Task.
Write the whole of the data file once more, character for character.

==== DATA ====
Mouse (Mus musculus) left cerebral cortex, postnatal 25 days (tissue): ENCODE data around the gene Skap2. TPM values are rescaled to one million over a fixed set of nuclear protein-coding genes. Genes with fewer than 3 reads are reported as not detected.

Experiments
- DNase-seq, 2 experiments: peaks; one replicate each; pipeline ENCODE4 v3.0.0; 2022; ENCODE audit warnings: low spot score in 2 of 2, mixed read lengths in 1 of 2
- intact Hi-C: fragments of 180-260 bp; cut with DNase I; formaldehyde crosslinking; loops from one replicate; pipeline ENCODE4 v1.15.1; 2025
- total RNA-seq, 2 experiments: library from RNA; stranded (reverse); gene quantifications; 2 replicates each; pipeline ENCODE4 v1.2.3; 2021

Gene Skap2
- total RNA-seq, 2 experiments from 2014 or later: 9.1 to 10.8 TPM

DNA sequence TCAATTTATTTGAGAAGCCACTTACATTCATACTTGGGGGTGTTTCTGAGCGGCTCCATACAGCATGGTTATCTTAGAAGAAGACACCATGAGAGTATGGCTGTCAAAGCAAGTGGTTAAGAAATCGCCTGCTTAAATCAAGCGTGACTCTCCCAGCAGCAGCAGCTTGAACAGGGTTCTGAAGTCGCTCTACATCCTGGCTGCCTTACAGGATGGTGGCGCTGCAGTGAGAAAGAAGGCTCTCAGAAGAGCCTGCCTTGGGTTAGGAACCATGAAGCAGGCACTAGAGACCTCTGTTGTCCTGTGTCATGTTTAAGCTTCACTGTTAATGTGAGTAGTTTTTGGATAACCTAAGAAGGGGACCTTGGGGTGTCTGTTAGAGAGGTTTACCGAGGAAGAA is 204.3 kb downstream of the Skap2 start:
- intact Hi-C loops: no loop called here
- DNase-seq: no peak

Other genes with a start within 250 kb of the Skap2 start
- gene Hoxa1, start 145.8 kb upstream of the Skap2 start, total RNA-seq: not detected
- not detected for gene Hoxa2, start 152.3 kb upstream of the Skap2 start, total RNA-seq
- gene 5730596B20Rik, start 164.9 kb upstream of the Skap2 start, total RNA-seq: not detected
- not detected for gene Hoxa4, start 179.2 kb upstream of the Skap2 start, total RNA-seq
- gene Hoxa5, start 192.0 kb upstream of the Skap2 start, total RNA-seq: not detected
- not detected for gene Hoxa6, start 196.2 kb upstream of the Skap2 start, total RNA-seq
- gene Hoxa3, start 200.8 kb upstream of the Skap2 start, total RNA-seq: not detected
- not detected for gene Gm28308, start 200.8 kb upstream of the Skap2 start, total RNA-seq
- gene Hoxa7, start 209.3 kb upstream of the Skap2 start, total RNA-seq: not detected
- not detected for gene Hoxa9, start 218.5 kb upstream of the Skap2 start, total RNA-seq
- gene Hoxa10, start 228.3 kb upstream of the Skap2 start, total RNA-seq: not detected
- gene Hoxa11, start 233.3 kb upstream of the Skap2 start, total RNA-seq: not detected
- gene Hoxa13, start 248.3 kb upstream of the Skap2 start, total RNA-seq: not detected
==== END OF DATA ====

Mouse (Mus musculus) left cerebral cortex, postnatal 25 days (tissue): ENCODE data around the gene Skap2. TPM values are rescaled to one million over a fixed set of nuclear protein-coding genes. Genes with fewer than 3 reads are reported as not detected.

Experiments
- DNase-seq, 2 experiments: peaks; one replicate each; pipeline ENCODE4 v3.0.0; 2022; ENCODE audit warnings: low spot score in 2 of 2, mixed read lengths in 1 of 2
- intact Hi-C: fragments of 180-260 bp; cut with DNase I; formaldehyde crosslinking; loops from one replicate; pipeline ENCODE4 v1.15.1; 2025
- total RNA-seq, 2 experiments: library from RNA; stranded (reverse); gene quantifications; 2 replicates each; pipeline ENCODE4 v1.2.3; 2021

Gene Skap2
- total RNA-seq, 2 experiments from 2014 or later: 9.1 to 10.8 TPM

DNA sequence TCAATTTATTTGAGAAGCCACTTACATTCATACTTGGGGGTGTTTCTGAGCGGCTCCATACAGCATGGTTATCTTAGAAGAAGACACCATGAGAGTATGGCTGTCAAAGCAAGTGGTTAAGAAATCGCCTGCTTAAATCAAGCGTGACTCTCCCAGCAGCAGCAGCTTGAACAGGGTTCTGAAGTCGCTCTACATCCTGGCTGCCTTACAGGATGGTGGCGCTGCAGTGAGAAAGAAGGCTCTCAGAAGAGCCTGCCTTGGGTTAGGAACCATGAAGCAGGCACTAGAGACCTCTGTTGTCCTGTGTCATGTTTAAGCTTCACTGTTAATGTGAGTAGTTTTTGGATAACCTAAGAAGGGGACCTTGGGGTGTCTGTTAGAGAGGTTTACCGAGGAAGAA is 204.3 kb downstream of the Skap2 start:
- intact Hi-C loops: no loop called here
- DNase-seq: no peak

Other genes with a start within 250 kb of the Skap2 start
- gene Hoxa1, start 145.8 kb upstream of the Skap2 start, total RNA-seq: not detected
- not detected for gene Hoxa2, start 152.3 kb upstream of the Skap2 start, total RNA-seq
- gene 5730596B20Rik, start 164.9 kb upstream of the Skap2 start, total RNA-seq: not detected
- not detected for gene Hoxa4, start 179.2 kb upstream of the Skap2 start, total RNA-seq
- gene Hoxa5, start 192.0 kb upstream of the Skap2 start, total RNA-seq: not detected
- not detected for gene Hoxa6, start 196.2 kb upstream of the Skap2 start, total RNA-seq
- gene Hoxa3, start 200.8 kb upstream of the Skap2 start, total RNA-seq: not detected
- not detected for gene Gm28308, start 200.8 kb upstream of the Skap2 start, total RNA-seq
- gene Hoxa7, start 209.3 kb upstream of the Skap2 start, total RNA-seq: not detected
- not detected for gene Hoxa9, start 218.5 kb upstream of the Skap2 start, total RNA-seq
- gene Hoxa10, start 228.3 kb upstream of the Skap2 start, total RNA-seq: not detected
- gene Hoxa11, start 233.3 kb upstream of the Skap2 start, total RNA-seq: not detected
- gene Hoxa13, start 248.3 kb upstream of the Skap2 start, total RNA-seq: not detected